Oconee Passage of the Palmetto Trail, Sumter National Forest, SC

This climb up Station Mountain begins within Oconee Station State Historic Site then passes through Sumter National Forest on the way to Oconee State Park. Along the way you’ll enjoy the 60-foot Station Cove Falls and a botanical preserve inhabited by beaver. The climb is a good workout, as a peaceful hardwood forest and a well-maintained trail lined with switch cane surround you. This is the western end of the Palmetto Trail, a long distance track that passes from the “Dark Corner” of South Carolina all the way to the coast. Oconee State Park is also the western terminus of the Foothills Trail, another cross country pathway that traverses the Carolinas border. We ventured to the Oconee Passage on Friday, December 12, 2014 between 11:00AM and 2:30PM. The plan was to take the Palmetto Trail from Oconee Station to Oconee State Park, from bottom to top, with a stop to see the waterfall.

Hike Length: 6.4 miles Hike Duration: 3.5 hours

Hike Configuration: Up and back Blaze: Yellow

Hike Rating: Moderate. Strenuous climbing, but only about 1/3 of the distance.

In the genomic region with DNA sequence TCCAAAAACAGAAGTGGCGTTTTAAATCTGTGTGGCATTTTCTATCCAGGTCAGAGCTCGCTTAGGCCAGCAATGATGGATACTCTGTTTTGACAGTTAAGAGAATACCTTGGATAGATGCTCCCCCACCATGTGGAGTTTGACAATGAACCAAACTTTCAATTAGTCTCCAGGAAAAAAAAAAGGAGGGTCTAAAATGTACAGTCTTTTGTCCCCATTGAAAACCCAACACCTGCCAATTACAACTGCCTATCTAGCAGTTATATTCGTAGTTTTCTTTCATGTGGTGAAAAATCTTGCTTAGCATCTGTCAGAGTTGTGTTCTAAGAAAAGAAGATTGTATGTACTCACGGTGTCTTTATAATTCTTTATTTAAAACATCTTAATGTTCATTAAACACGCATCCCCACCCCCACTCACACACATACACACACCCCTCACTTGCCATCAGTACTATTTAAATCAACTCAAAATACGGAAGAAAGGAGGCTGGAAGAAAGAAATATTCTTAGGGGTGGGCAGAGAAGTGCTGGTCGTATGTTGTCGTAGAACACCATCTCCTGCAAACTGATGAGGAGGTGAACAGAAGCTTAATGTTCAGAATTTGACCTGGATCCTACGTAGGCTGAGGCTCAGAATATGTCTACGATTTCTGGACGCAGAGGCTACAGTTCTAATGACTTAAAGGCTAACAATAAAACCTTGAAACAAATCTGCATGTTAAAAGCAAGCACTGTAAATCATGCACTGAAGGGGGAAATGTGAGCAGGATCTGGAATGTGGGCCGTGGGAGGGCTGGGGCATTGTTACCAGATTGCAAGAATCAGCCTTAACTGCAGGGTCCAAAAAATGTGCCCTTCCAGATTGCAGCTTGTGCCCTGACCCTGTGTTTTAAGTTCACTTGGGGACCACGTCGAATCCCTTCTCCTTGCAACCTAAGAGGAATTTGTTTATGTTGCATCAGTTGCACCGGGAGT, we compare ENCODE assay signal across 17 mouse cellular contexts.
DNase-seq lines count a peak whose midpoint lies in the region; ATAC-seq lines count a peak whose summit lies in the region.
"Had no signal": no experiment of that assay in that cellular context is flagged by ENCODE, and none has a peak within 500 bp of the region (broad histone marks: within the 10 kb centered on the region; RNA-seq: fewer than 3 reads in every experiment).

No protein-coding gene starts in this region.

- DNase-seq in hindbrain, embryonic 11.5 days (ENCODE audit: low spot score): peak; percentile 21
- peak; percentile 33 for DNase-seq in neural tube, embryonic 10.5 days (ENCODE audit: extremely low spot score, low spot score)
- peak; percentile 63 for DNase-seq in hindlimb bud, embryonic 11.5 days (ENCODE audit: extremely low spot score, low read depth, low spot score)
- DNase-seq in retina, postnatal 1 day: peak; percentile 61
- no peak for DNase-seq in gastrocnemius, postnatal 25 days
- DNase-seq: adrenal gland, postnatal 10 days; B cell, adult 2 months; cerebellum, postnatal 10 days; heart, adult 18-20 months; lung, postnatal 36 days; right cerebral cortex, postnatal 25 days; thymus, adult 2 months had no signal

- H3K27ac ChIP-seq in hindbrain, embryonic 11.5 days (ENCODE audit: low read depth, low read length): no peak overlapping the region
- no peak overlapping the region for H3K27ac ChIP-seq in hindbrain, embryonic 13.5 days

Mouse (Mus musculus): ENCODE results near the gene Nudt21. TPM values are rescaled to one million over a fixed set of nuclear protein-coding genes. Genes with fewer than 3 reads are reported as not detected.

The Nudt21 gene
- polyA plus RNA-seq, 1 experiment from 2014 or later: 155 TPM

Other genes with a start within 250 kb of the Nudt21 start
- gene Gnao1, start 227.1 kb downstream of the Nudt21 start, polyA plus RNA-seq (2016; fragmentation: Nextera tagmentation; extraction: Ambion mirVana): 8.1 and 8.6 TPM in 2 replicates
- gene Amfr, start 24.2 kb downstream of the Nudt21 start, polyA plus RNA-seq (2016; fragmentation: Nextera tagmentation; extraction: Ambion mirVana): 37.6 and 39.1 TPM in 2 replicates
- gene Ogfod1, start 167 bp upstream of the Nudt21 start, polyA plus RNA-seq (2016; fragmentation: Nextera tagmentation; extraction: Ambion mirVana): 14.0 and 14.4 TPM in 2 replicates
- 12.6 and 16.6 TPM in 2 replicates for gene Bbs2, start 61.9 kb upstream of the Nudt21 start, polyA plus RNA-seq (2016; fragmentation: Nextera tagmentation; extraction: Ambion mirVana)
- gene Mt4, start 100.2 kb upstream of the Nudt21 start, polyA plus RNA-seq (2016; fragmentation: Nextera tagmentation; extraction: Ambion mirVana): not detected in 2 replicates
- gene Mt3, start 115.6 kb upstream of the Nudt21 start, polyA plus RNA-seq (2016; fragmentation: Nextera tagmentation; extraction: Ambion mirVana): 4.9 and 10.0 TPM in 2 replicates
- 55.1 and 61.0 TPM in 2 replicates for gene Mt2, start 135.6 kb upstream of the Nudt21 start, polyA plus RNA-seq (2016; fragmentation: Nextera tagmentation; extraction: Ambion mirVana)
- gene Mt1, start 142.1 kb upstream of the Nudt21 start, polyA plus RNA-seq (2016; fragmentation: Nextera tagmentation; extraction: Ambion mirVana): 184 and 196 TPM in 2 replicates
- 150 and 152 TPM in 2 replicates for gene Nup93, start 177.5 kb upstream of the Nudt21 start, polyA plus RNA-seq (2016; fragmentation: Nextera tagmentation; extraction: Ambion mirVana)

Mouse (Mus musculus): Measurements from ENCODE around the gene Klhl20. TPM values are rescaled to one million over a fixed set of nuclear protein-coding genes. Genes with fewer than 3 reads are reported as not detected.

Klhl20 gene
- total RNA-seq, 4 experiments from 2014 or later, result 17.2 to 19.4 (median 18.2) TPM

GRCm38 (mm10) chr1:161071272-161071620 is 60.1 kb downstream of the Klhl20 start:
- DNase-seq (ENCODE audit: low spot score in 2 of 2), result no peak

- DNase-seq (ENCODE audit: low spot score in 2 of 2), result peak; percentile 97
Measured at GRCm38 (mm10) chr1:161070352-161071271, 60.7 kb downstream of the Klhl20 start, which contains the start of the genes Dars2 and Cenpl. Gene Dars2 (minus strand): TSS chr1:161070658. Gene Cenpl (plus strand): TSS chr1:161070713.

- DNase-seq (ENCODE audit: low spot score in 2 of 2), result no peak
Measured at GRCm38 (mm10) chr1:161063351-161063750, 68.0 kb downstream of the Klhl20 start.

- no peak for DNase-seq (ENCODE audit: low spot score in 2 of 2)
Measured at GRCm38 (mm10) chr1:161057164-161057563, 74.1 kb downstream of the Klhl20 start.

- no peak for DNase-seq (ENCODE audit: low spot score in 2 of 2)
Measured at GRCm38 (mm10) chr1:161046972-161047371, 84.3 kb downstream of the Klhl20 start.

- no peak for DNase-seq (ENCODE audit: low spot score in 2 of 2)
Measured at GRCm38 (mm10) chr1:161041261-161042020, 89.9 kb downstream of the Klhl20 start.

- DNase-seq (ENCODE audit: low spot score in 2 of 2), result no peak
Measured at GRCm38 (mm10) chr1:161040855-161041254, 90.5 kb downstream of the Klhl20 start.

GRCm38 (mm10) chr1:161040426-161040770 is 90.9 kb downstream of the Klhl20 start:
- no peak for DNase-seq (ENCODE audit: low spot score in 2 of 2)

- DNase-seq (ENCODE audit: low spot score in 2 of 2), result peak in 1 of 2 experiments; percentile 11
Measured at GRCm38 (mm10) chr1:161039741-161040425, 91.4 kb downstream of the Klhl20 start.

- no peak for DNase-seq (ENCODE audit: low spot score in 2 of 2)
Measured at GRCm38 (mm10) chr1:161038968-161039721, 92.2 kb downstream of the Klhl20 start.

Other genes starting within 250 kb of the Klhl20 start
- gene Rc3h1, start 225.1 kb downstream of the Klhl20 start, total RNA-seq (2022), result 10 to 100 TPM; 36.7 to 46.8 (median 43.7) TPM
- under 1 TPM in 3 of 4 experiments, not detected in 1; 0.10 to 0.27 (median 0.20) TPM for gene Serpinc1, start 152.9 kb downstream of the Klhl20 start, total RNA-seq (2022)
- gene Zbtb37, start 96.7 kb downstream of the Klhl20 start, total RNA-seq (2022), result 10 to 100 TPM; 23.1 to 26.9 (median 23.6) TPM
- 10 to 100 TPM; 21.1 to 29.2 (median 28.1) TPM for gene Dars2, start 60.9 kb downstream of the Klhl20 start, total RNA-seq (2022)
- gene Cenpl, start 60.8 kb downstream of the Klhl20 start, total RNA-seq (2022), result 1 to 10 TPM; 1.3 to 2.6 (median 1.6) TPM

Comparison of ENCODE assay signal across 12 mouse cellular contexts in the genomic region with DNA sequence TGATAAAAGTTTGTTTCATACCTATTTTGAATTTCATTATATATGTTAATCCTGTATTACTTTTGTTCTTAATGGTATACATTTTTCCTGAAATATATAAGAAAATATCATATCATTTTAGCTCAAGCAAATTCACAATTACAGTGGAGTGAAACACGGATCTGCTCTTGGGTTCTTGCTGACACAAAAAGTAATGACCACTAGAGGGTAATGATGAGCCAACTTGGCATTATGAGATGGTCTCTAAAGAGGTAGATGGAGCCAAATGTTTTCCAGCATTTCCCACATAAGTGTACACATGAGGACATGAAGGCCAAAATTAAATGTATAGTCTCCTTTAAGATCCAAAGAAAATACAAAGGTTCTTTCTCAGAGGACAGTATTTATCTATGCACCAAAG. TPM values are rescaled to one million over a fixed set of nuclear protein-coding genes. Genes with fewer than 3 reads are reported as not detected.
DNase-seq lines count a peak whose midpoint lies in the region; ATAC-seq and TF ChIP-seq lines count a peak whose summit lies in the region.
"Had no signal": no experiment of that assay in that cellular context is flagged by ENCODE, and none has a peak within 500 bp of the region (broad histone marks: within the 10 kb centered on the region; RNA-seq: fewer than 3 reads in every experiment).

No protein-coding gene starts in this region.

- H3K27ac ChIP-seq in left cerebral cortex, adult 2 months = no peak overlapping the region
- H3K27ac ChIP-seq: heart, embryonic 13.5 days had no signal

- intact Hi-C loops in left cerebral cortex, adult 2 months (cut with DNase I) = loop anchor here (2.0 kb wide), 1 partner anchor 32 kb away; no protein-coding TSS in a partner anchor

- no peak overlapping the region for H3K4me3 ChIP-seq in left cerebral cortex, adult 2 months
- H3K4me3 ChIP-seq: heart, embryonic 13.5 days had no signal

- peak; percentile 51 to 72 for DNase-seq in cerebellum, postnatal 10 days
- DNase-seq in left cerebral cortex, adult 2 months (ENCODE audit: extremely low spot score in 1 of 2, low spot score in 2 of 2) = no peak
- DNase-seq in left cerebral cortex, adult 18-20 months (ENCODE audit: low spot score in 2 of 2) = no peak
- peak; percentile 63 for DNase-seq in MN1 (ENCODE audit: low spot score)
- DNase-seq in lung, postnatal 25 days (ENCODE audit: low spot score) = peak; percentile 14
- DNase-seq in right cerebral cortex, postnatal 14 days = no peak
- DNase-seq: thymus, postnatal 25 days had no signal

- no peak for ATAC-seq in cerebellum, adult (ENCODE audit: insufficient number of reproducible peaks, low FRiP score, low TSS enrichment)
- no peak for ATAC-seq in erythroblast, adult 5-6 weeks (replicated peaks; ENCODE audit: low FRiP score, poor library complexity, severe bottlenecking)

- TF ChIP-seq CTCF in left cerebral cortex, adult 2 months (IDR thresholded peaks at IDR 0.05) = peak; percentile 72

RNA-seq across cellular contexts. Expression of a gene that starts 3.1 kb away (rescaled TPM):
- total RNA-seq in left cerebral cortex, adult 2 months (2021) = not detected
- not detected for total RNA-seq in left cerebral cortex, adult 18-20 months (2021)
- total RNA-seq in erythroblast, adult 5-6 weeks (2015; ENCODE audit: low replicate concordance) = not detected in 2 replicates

Elevation Change: 900 feet Elevation Start: 1,125 feet

Trail Condition: Excellent. Wide track, well-maintained. Easy on the feet.

Starting Point: Oconee Station trailhead on Oconee Station Road.

Trail Traffic: We were joined by a very friendly State Park Ranger, but only saw a handful of other hikers at the very tail end of our hike.

How to Get There: From Walhalla, SC take Hwy 11 to Oconee Station Road and turn left. It is 2.3 miles to the trailhead on the left. You will pass Oconee Station State Historic Site on the right just before the trailhead. There is enough parking for half a dozen vehicles.



Originally a military compound and later a trading post, Oconee Station State Historic Site offers both recreational opportunities and a unique look at 18th and 19th century South Carolina. Oconee Station, a stone blockhouse used as an outpost by the S.C. State Militia from about 1792 to 1799, and the William Richards House, are the two structures that remain today.

Beyond the park’s historic significance, there’s a fishing pond and 1.5-mile nature trail that connects hikers to another trail leading into Sumter National Forest and ending at Station Cove Falls. That connection was the beginning of our hike. We also had the privilege of being joined by the Oconee Station park ranger, who just happened to be heading the same way we were. So we got a little education from this very friendly fellow, along with our hiking.

The trail begins slightly downhill, then follows along Station Creek. You will notice the very obvious signs of beaver activity in the area, and as we passed, the creek was quite swollen from the damming done by Nature’s builders. When you cross the creek on a wooden foot bridge, you are entering Sumter National Forest.